Bedbugged! is a weekly column by journalist and bed-bug survivor Theresa Braine. For more, click here.
I don’t quite remember how all of my nearest and dearest reacted when I first told them my apartment (that's right, my apartment, not me) had bed bugs. My father recalled what sounded like a pretty bad infestation in the 1940s, when he was a kid, right before both my parents launched into the tale of a friend of theirs who had battled them for months.
One sister (I have two) said, “You just call an exterminator, the exterminator comes, and then they are gone. Right?” My brothers were fairly sympathetic, but I don't remember much more than that, sleep-deprived as I was in those days.
The bottom line is that when it came to bed bugs, I was something of a pioneer. At the time, I was the only person I knew who had dealt with such a situation.
The Bedbugger website is full of tales of folks who helped the afflicted sort through their things, or allowed them to stay at their apartments. I had a few people like that in my life, but on the home front, I largely dealt with the infestations myself. I encouraged this.
For one thing, everyone else had their own problems to deal with. For another, the last thing you want is to pass bed bugs to the very people who are helping you. Talk about no good deed going unpunished. Then, too, it’s hard to know what to expect from those around you when you’re battling these creatures.
In my case, there were those who reacted with sympathetic interest, but had little concrete information, like that one sister of mine or the acquaintance who asked in an e-mail: “What do you have to do, throw out your mattress?”
Find Your Next Home
If only, I thought when I read her message – knowing that she didn’t have the time and that I didn’t have the emotional energy to work through the full explanation of what battling bedbugs entails. There is no elevator pitch for this scourge.
Others were eager to give advice, the way they do with weight loss, pregnancy or random conditions they think they know something about. The more truths I knew about bedbugs, the less patience I had with these well-meaning folks. Although I tried to use every question as a teaching moment, I had my curt and even downright surly days. I got viciously exasperated, for instance, when I e-mailed a childhood friend asking if she wanted her old letters back and she replied asking how I knew there weren't bed bugs in them.
For the most part, though, I was lucky not to suffer the reactions of the deeply uninformed. These are people who play the Greek chorus to a personal tragedy and tsk-tsk in disapproval from the sidelines, as if those of us afflicted with bed bugs did something, besides breathe, to attract them. Bedbugger is full of those tales too.
Emotional support – to varying degrees, of course – was plentiful. The gold star goes to my other sister, who besides letting me crash on her couch when it got to be too much, came over (carefully protecting herself) a few times to help me pack and pull my brain together while I was moving.
It wasn’t until months later that she told me (bless her) that she had been a bit worried, despite her assurances to the contrary. She hadn't wanted to burden me with her fears.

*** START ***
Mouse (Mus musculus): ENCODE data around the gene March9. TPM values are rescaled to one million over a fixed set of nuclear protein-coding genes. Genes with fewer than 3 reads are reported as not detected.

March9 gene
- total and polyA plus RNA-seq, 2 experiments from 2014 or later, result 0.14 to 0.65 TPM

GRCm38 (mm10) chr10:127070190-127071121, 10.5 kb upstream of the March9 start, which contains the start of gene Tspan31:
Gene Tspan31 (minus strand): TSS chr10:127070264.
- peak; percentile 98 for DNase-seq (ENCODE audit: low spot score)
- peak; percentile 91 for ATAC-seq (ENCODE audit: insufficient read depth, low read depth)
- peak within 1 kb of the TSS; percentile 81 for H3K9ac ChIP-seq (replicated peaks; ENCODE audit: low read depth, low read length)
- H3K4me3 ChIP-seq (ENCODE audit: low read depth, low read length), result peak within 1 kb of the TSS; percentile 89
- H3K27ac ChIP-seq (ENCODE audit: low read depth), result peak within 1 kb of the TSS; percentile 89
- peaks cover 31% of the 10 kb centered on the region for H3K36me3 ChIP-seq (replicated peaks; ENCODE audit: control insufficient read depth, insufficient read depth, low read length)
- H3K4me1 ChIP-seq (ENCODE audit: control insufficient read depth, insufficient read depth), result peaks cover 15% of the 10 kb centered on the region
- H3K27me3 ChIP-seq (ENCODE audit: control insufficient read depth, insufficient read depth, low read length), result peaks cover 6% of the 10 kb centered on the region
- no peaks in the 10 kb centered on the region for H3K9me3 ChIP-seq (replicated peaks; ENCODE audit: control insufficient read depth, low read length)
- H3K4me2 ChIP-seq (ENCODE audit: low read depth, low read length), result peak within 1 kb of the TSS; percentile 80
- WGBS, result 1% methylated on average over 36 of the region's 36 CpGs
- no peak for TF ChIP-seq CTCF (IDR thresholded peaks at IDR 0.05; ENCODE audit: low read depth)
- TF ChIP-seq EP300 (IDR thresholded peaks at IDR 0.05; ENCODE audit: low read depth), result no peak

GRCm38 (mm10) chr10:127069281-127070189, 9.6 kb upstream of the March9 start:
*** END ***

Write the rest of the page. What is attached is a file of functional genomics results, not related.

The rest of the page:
The vast majority of my friends and family tended to keep their distance, sending good-luck-with-that vibes my way. Their approach was absolutely understandable, as was the fact that all four of my siblings gently interrogated me when I visited about what I’d done to avoid bringing contamination with me.
Interrogations aside, family members were always there to listen to my rants. When I wept, they comforted me and lent a sympathetic ear. My parents told me more than once that I could move in with them if it got to be too much. It almost did.
I didn’t have furniture after that first round of extermination, so entertaining was not an option during my personal bed-bug saga. The few times that folks stopped by and came upstairs to my apartment, albeit briefly, I fell all over myself assuring them – and myself – that if they stayed for just a few minutes, and didn’t go near the bedroom, and didn’t put their things down anywhere, they would be fine. Heck, my neighbors Ron and Lena had had friends over for the Superbowl, mid-treatment, and nothing had happened.
For the most part, however, I did not invite people over and I did not let people in – not even the previous tenant who came to pick up her mail. Nor did I explain why her mail was hot. (It was fresh from the Packtite.)
I did ask her whether she and her former boyfriend – they had broken up and moved out of the apartment before I arrived – had had a bed bug problem. (The answer was no, but then one of my experts said they could have been wrong and just not known it.)
Another time, I had collected some vegetables from the local farmers’ cooperative and held onto them for a friend of a friend. I did not Packtite the veggies, of course, but I did refrain from inviting the woman in for a beer. In the throes of bedbuggery, I brought the bags downstairs and handed them to her with barely a word.
Months later, I told her what had been up. “Oh, I had bed bugs too,” she said. “I know exactly what you’re talking about.”
Next week: Lots of people have it worse.